In part 1 I talked about the new style dock and the in built functions it has in this post I would like to cover how you can extend that dock using plugin panels.
While building the dock it became evident that being able to add your own panels with be super neat, why lock the user to what styling controls we have built into core.
After one, or two, API iterations it is now possible to add your own panels to the style dock.
First we need to make a new widget using QgsLayerStylingPanel
class CustomPanel(QgsLayerStylingPanel): def __init__(self, layer, canvas, parent): super(CustomPanel, self).__init__(layer, canvas, parent) self.layer = layer def apply(self): pass
then we need to create a factory object (QgsLayerStylingPanelFactory) which will hold the metadata for the panel widget, things like icon, title, and the widget it self as required. The factory object looks like this:
class PanelFactory(QgsLayerStylingPanelFactory): def icon(self): return QIcon(r"F:\icons\SVG\book.svg") def title(self): return "" def supportsLayer( self, layer): return layer.type() == QgsMapLayer.VectorLayer def createPanel(self, layer, canvas, parent): return CustomPanel(layer, canvas, parent) # Also make a instance and tell the style dock about it # make sure you keep a instance of the the factory around factory = PanelFactory() iface.registerMapStylePanelFactory(factory)
You can also see we have a
supportsLayer() method. This must return True if the layer can be supported for the widget, if the layer isn’t support it’s not shown in the layer style dock. We also have the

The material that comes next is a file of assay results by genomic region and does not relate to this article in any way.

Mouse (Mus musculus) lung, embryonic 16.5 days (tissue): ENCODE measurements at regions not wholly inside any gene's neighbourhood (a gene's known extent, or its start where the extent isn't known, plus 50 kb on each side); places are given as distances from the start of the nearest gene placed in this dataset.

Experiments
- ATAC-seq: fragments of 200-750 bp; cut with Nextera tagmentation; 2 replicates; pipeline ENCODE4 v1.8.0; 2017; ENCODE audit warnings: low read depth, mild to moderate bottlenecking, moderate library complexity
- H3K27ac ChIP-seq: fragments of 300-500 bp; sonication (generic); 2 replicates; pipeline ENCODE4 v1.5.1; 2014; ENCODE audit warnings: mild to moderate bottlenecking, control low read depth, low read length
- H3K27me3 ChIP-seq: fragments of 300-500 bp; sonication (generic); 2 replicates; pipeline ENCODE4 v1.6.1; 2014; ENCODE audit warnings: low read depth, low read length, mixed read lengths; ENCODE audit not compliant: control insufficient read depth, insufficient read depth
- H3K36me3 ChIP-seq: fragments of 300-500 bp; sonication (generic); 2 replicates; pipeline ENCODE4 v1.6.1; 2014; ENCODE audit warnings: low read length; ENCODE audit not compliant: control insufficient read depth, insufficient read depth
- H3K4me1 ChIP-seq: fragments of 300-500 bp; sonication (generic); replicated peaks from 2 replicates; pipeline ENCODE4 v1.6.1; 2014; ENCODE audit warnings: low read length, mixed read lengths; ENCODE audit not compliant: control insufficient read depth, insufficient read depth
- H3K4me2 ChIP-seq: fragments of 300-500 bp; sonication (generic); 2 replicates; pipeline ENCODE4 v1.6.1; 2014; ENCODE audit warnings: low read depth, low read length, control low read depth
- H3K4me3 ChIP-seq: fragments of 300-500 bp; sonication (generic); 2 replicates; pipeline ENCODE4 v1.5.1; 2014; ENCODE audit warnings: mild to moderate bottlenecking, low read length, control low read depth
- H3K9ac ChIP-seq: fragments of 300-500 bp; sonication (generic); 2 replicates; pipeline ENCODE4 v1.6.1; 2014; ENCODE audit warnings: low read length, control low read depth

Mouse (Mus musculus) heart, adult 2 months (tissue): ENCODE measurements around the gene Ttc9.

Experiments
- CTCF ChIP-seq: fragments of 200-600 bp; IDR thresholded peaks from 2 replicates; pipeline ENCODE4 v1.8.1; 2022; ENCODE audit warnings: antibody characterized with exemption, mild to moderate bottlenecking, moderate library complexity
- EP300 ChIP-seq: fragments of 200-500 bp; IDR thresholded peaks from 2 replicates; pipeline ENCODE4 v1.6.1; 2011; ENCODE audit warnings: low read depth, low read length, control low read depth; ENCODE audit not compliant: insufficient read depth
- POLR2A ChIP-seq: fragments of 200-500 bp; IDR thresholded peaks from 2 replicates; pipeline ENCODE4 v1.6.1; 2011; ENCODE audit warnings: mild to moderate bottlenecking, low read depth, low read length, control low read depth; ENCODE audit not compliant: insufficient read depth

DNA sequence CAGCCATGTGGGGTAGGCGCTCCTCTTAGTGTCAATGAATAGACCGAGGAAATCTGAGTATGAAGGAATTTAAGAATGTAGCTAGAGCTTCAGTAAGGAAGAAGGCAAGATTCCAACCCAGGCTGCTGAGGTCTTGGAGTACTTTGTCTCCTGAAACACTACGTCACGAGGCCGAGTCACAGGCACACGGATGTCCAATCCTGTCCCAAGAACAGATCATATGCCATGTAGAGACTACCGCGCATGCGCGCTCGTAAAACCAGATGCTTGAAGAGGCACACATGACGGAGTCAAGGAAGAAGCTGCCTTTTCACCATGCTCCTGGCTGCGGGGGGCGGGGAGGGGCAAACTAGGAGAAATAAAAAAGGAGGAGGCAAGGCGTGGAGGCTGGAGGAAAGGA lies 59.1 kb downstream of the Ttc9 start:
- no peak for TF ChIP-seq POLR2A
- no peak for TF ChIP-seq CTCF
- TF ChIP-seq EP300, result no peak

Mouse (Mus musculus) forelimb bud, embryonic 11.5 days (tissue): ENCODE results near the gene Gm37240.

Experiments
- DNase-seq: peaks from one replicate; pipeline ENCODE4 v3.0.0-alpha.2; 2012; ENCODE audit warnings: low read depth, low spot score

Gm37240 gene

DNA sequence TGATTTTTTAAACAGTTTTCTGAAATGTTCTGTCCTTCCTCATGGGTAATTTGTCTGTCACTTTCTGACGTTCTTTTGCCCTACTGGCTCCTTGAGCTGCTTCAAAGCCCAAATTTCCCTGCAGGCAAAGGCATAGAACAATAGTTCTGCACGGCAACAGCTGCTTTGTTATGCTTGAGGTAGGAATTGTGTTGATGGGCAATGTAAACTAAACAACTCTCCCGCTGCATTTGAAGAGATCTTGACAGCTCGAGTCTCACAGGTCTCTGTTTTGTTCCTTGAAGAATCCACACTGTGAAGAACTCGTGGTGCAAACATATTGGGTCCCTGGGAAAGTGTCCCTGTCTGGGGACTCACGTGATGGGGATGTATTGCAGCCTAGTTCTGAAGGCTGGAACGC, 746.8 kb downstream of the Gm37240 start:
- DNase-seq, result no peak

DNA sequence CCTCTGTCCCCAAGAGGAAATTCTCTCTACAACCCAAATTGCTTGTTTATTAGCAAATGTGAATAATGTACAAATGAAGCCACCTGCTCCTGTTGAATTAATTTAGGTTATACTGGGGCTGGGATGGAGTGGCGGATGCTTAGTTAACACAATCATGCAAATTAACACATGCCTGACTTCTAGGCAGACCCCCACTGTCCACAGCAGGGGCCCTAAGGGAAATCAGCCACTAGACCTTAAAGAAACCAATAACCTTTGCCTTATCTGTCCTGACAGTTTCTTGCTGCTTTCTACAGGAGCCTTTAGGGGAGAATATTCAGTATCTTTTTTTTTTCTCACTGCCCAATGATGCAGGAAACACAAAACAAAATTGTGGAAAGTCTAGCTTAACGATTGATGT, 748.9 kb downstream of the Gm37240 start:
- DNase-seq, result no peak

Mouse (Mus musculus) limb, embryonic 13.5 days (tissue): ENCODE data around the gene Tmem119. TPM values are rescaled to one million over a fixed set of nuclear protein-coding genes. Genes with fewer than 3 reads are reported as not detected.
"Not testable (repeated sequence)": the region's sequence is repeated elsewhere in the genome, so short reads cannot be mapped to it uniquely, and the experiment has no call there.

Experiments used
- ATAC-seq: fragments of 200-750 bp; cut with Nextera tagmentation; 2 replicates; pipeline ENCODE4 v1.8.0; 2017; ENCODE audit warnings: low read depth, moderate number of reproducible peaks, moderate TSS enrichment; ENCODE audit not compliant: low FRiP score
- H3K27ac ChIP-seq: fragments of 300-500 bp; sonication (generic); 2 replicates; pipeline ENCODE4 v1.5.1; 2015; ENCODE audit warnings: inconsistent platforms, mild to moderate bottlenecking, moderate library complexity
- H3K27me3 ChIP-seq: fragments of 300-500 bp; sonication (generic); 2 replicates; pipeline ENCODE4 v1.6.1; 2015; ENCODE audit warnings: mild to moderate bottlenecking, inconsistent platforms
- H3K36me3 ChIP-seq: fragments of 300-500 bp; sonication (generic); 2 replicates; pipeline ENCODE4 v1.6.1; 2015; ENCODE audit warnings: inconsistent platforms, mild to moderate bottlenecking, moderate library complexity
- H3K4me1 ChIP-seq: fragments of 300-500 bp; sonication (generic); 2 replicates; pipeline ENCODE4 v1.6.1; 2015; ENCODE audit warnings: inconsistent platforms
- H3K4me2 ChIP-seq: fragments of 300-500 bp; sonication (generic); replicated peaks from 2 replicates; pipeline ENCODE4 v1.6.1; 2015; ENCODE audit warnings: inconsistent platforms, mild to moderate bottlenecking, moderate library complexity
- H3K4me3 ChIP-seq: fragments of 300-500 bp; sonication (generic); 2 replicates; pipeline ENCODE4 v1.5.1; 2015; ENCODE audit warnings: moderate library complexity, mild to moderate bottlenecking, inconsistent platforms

createPanel method which just returns the widget, you could also use this method to return different widgets based on layer type if you needed. This
createPanel method will be called any time the item is selected in the left panel of the style dock. Using the above code we will see a new icon on the side panel
Remember, the create method is called any time this new item is selected. If your widget is expensive to create you can create a cache here.
Now lets add some logic. As an example I’m going to load the style xml and show it in the panel. Adding some logic to the
__init__ method of the CustomPanel class
class CustomPanel(QgsLayerStylingPanel): def __init__(self, layer, canvas, parent): super(CustomPanel, self).__init__(layer, canvas, parent) self.layer = layer self.setLayout(QVBoxLayout()) # Create the editor and set the xml from the layer. self.editor = QgsCodeEditorHTML() self.editor.setLexer(QsciLexerXML()) doc = QDomDocument( "style" ) rootNode = doc.createElement( "qgis" ) doc.appendChild( rootNode ) iface.activeLayer().writeStyle( rootNode, doc, "") xml = doc.toString() self.editor.setText(xml) self.layout().addWidget(self.editor)
Nifty. Now can we 1 UP it and make it live edit? Sure can! The style dock will call apply() whenever we raise the widgetChanged signal. We can just connect this to the text changed event and add some logic to the apply method.
class CustomPanel(QgsLayerStylingPanel): def __init__(self, layer, canvas, parent): super(CustomPanel, self).__init__(layer, canvas, parent) ..... self.editor.textChanged.connect(self.widgetChanged.emit) def apply(self): # Read the xml and set it back to the style. doc = QDomDocument( "style" ) doc.setContent(self.editor.text()) node = doc.documentElement() self.layer.readStyle(node, "") self.layer.triggerRepaint()
Pro Tip: Raise widgetChanged whenever you need to tell the style dock to trigger the apply method. The style state of the layer will also be saved to the undo stack so you don’t have to worry about that.
This is just an example, hand editing xml is well gross, but I’m sure you can see great uses for being able to expand the style dock.